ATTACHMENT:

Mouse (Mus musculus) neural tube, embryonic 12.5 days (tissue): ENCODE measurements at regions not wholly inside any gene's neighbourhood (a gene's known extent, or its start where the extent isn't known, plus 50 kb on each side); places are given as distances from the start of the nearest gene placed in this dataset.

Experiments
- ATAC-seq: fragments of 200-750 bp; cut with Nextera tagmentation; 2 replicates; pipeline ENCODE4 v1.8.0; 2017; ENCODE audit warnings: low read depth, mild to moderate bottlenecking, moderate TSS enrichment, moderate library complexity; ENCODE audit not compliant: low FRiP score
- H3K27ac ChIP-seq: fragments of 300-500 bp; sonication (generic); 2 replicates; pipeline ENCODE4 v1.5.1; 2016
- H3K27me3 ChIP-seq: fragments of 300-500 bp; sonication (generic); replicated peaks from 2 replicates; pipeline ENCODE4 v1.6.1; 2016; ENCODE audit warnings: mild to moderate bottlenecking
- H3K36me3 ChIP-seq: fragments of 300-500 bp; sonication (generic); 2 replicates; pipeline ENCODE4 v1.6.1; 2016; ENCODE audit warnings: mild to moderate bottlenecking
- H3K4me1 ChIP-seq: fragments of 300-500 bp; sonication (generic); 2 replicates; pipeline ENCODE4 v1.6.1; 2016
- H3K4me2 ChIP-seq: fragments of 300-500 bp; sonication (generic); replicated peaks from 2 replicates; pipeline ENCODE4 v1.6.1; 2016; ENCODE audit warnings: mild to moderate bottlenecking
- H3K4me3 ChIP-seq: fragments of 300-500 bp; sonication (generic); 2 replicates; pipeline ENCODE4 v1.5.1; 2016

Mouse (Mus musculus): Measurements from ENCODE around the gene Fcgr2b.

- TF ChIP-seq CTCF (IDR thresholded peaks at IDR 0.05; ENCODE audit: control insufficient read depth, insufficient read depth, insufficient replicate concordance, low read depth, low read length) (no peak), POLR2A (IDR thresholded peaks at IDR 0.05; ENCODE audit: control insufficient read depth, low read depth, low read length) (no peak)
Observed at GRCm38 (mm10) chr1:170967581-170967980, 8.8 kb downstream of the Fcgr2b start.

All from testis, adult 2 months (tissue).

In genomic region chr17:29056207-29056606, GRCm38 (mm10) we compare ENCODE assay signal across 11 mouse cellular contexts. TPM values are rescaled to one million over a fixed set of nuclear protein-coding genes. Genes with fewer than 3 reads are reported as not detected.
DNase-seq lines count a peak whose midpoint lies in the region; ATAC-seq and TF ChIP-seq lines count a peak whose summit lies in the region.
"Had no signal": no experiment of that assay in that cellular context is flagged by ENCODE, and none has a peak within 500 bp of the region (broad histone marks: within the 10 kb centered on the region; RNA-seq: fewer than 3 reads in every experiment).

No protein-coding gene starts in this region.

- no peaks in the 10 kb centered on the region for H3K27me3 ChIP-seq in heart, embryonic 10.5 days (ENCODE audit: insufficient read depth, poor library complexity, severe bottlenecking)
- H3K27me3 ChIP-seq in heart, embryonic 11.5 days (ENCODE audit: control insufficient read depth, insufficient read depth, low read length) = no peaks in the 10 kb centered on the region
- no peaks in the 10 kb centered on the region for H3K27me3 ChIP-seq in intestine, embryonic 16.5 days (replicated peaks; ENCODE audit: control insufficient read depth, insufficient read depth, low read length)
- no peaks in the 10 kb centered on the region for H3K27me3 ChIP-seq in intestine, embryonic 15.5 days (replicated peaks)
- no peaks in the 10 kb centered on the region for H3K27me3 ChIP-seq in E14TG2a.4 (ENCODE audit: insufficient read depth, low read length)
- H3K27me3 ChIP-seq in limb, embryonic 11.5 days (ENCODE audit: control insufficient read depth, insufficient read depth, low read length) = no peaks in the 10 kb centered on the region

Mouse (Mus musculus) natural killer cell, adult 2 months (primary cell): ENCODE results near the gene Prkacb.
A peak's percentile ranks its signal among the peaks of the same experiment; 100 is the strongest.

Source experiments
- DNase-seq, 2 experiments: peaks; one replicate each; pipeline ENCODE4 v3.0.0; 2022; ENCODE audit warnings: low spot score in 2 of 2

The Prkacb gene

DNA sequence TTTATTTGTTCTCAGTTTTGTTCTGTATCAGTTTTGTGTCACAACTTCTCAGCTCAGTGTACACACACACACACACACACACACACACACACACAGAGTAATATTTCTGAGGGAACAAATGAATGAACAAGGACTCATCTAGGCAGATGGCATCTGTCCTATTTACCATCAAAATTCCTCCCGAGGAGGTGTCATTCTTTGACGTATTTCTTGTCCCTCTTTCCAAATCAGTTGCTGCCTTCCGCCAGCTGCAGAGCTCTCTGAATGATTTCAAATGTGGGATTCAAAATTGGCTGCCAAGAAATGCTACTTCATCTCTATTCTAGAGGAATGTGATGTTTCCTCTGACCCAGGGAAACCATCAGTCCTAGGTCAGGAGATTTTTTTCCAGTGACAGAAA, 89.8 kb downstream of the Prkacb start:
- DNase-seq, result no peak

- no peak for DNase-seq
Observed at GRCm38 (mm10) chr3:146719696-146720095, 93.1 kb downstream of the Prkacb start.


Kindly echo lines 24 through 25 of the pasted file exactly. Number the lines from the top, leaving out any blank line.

Mouse (Mus musculus) natural killer cell, adult 2 months (primary cell): ENCODE results near the gene Prkacb.
A peak's percentile ranks its signal among the peaks of the same experiment; 100 is the strongest.